Proof of Work vs. Proof of Stake: What’s the Difference?
Ethereum is one of the most popular and widely-adopted cryptocurrency projects. Therefore, any significant change to its protocol is interesting news for traders.
This year could prove to be one of the most pivotal in Ethereum’s development, as several key changes are on the horizon. These changes include the upcoming Constantinople hard fork and a planned shift from proof of work to proof of stake. The latter would be the most substantial and important change in Ethereum’s history.
To help you better understand what these concepts mean, let’s take a closer look at the basics of proof of work and proof of stake and how they differ in key respects.
Proof of Work Explained
Proof of work is a consensus algorithm used to secure a blockchain network and enable transactions. While the idea of proof of work pre-dates Bitcoin, its first widespread implementation occurred within the Bitcoin blockchain.
Under Bitcoin’s proof of work system, so-called “miners” compete to validate transactions and introduce new Bitcoins into the system by using computing power to solve complex cryptographic puzzles. Bitcoin transactions are included within newly mined blocks added to the chain. Miners, for their trouble, earn transaction fees by being the first to solve each puzzle.
Under the proof of work system, puzzles should not be too difficult to solve, as that would slow block generation and clog the network. Yet puzzles must also not be too easy, as that leads to network vulnerabilities.
Because proof of work was the first consensus algorithm used in cryptocurrency, many of the projects that followed Bitcoin adopted the system, including Litecoin and Ethereum.
Ethereum, however, is preparing to switch to an innovative new system designed to address some of proof of work’s issues: proof of stake.
Proof of Stake Explained
The concept of proof of stake differs from proof of work in several key respects. First, proof of stake allows people to mine or validate transactions based on how many coins or tokens they hold, rather than how much mining power they possess. In Ethereum’s case, it’s projected that anyone who holds at least 32 Ether will be able to act as a validator of transactions on the network.
Securing a network via proof of work mining requires significant energy resources, as the electricity required to provide enough hash power to solve puzzles and validate transactions is considerable. Dependent on their source of electricity, some miners may have large electricity bills, which can result in a need to sell their coins and tokens to cover expenses. If this happens to a significant number of miners at once, it can create downward pressure on the price of the cryptocurrency being mined. While proof of work validation is called “mining”, in order to avoid confusion with the concept of mining, proof of stake validation can be called “forging”.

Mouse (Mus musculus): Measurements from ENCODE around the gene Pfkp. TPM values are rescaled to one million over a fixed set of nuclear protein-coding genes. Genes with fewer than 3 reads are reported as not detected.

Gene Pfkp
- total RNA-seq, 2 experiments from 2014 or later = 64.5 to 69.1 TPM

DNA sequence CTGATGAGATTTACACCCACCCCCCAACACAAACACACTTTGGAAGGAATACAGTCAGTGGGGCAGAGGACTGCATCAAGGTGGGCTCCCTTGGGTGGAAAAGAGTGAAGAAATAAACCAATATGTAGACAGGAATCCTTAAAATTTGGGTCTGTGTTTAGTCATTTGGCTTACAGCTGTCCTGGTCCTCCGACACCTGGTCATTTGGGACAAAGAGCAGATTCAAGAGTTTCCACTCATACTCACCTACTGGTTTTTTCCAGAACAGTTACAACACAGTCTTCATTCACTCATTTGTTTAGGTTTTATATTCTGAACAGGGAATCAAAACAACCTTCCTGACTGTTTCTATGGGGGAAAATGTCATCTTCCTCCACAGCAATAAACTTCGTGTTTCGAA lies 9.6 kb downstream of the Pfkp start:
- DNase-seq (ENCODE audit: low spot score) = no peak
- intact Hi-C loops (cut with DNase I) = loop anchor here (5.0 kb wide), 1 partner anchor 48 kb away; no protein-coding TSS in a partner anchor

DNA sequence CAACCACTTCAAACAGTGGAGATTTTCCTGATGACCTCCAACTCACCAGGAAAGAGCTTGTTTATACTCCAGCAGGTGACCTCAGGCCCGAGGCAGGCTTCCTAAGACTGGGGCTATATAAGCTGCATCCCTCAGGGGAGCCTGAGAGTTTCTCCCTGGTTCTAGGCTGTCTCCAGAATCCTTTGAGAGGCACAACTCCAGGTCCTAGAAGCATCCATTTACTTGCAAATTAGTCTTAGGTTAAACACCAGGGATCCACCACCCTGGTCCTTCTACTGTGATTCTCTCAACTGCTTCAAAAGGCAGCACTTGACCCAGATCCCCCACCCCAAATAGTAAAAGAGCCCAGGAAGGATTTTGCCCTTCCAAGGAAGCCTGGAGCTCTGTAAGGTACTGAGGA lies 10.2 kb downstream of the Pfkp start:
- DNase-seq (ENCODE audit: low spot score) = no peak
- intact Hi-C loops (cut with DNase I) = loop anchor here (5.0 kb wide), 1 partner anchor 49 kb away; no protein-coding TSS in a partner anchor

Proof of stake aims to help mitigate these problems by linking validation, or forging, power to proportion of coins and tokens held by the validator rather than through the use of computing power. In other words, the more Ether you have, the more forging power you have. If you own 0.01-percent of the total supply of Ether, you’re theoretically limited to validating only 0.01-percent of the blocks.
Proof of stake can also “future proof” networks to some degree. Under Bitcoin’s proof of work system, block rewards for mining decrease over time and all Bitcoins will one day be mined. This means that, eventually, the only incentive for mining will come in the form of transaction fees.
This could make Bitcoin more vulnerable to a 51-percent attack (when a mining pool controls a majority of computational power and creates false transaction blocks) or other security issues. Under proof-of-stake, an attacker would need 51-percent of the total supply of coins and tokens, an unrealistic scenario for truly decentralized projects.
We hope the above explanation helped shed some light on the key differences between the proof of work and proof of stake concepts. Anyone who is interested in Ethereum should carefully monitor the progress of the planned proof of stake change.
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